Bermuda imposes driving fine for mobile phones
Riders and drivers caught using a cellphone on the road face a US$500 fine, Bermudan lawmakers have agreed.
Legislation banning the use of mobile phones, iPods and other hand-held devices while driving was passed in the House of Assembly on Friday, with all sides supporting the move first mooted by the ruling Progressive Labour Party several years ago.
The Traffic Offences Procedure Act 1974 Specified Penalties Amendment Notice also forbids people under the age of 18 from riding an auxiliary cycle with a pillion passenger or riding between the hours of 1 and 5 a.m., bans the use of TV monitors in cars and increases the fine for having tinted car windows.
Premier and Transport Minister Dr Ewart Brown said the offences will be ticketable, meaning police officers can issue tickets on the spot to offenders.
Brown told the House a study at the University of Utah showed cellphone usage while driving was as dangerous as driving while drunk.
"The study, which was a simulated study, showed that cellphone-using drivers have a slower reaction time. They took nine per cent longer to hit the brakes and were 19 per cent slower to resume a normal driving speed after brake application.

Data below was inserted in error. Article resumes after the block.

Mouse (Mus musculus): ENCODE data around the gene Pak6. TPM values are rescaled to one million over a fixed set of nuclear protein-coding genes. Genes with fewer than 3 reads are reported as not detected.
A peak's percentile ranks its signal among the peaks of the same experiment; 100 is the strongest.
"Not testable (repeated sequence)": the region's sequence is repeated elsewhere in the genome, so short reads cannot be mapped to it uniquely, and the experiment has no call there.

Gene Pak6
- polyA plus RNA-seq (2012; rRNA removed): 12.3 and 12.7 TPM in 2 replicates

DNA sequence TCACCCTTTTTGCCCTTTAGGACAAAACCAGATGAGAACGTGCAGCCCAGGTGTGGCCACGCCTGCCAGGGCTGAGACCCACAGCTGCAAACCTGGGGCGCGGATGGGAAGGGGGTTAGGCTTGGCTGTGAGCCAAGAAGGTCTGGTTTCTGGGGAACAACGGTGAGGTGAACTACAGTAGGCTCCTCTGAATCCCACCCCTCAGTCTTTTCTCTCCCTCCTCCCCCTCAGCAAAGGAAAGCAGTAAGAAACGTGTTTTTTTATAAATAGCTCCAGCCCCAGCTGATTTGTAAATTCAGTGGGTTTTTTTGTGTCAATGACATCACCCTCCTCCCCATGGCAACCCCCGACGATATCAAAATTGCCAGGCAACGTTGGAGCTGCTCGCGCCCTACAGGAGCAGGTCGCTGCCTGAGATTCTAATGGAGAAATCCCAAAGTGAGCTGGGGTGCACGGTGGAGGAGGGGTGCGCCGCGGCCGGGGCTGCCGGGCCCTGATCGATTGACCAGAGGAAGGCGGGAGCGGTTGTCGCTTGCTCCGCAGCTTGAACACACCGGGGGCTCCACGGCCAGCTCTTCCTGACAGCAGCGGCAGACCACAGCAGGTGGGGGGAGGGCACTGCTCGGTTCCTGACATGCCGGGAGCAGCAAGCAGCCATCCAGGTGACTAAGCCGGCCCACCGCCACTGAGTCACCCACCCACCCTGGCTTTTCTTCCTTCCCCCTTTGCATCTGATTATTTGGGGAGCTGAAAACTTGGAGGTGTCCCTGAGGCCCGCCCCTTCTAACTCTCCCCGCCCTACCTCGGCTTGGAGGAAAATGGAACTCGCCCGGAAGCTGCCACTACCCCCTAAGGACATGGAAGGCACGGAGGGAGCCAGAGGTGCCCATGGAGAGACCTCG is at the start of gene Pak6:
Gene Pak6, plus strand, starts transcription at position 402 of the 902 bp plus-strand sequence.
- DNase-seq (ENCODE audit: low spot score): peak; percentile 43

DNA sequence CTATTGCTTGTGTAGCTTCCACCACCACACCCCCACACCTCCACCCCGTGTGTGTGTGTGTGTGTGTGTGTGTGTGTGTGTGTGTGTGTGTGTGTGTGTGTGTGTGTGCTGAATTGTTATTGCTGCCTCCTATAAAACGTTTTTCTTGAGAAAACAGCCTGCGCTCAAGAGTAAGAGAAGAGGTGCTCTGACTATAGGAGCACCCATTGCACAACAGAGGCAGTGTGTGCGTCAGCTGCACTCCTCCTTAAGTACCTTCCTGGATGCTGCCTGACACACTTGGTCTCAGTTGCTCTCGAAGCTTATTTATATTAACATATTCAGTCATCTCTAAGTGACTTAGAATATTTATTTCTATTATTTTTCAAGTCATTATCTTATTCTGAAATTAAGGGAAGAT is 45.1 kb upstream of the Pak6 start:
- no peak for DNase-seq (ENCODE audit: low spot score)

"They also showed 24 per cent more variation in the distance at which they followed other vehicles. These impaired reaction times make drivers who are talking on the phone more likely to get into an accident.
"Three people in the study actually rear-ended the pace car they were supposed to be following in driving simulations."
He also said banning cellphones and other devices would "increase driver attention and decrease road traffic accidents."
Opposition Leader Kim Swan supported the legislation.
Opposition MP John Barritt said driving while using a cellphone was already covered under the offence of driving without due care, but that the new legislation before the House sent out a clear message.
"People can get arrested (now) for using their cellphones and causing an accident," he said.
"I think what we're doing today is saying that using a cellphone is not something we can encourage on Bermuda's roads. It's clearly not something that I think is acceptable."